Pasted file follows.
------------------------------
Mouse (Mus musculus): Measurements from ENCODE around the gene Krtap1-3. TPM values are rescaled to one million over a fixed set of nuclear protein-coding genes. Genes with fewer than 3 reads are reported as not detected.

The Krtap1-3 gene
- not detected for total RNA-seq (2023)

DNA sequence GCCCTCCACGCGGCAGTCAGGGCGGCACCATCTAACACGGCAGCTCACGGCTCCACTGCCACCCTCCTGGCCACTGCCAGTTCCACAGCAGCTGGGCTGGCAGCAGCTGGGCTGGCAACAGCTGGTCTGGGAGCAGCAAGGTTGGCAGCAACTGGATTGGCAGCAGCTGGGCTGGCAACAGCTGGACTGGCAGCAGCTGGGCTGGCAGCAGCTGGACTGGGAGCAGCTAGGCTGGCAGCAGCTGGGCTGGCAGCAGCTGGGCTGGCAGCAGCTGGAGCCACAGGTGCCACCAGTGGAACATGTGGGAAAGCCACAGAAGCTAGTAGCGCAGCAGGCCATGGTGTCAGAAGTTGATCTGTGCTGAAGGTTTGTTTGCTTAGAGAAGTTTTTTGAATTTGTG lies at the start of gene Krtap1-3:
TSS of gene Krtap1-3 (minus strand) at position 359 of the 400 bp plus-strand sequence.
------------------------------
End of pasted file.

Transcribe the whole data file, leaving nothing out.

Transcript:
Mouse (Mus musculus): Measurements from ENCODE around the gene Krtap1-3. TPM values are rescaled to one million over a fixed set of nuclear protein-coding genes. Genes with fewer than 3 reads are reported as not detected.

The Krtap1-3 gene
- not detected for total RNA-seq (2023)

DNA sequence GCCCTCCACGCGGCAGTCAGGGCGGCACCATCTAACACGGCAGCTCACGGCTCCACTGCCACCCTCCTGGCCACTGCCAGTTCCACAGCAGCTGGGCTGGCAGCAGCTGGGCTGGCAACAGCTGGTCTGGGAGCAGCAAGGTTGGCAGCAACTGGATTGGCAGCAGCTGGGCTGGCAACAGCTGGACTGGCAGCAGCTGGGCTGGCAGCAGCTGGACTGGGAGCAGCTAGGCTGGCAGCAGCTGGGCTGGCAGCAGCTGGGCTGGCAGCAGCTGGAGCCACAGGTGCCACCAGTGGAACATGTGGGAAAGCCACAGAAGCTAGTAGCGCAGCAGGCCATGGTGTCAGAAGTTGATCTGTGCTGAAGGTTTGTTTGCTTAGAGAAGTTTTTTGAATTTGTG lies at the start of gene Krtap1-3:
TSS of gene Krtap1-3 (minus strand) at position 359 of the 400 bp plus-strand sequence.